Blue Marble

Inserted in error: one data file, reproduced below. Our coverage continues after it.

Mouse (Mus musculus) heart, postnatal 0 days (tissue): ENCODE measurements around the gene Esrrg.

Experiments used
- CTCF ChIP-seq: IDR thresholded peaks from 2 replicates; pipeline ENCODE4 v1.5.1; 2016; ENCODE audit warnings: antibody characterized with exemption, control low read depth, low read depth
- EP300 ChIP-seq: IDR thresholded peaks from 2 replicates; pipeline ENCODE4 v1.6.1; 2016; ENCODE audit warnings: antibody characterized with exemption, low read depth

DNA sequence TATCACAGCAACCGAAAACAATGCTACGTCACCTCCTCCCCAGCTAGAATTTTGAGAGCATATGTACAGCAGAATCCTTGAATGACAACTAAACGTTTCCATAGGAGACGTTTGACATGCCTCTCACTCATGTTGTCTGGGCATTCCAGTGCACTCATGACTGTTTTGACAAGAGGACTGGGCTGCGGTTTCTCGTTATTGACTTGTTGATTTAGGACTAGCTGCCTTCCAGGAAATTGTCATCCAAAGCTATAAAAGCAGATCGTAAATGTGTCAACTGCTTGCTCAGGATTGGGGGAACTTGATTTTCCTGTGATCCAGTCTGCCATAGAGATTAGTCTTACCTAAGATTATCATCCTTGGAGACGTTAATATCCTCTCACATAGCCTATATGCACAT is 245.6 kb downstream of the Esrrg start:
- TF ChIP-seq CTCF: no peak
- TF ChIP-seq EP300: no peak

L: I suddenly see the old maps of the cosmos with Earth as the center a more true representation of our experience, in a way I have not before. I do think that the same unconscious constructs that can impel us to therapy also drive our passions and what we find beautiful. Devoting one’s life to the pursuit of knowledge and education, as an academic often does, or to a singular art, or any intense, large, driven pursuit, is a pure reflection of the strength of the unconscious construct. So suddenly I see that the Earth-centered cosmos is not a simple scientific misunderstanding but a true expression of our lives inside our heads, of our necessarily individual, separate experiences. OK. So, to your question, do beautiful images impede or enable widening of communal determination to produce a more just and sustainable world (in my paraphrase)? I suspect they may impede, unless connected to a far broader dialogue. What does a beautiful image do but connect to and thus reinforce our existing interior constructs and beliefs? How to share our sense of the meaning of the beauty, the message of the beauty. How to share, with those who don’t immediately apprehend this themselves, that our beautiful little world can be better. We can so easily ruin this world for ourselves (though the world and other life will persist, no worries!). We can also so easily make improvements that lead to less suffering. I am not sure an image of the world speaks those words to most people.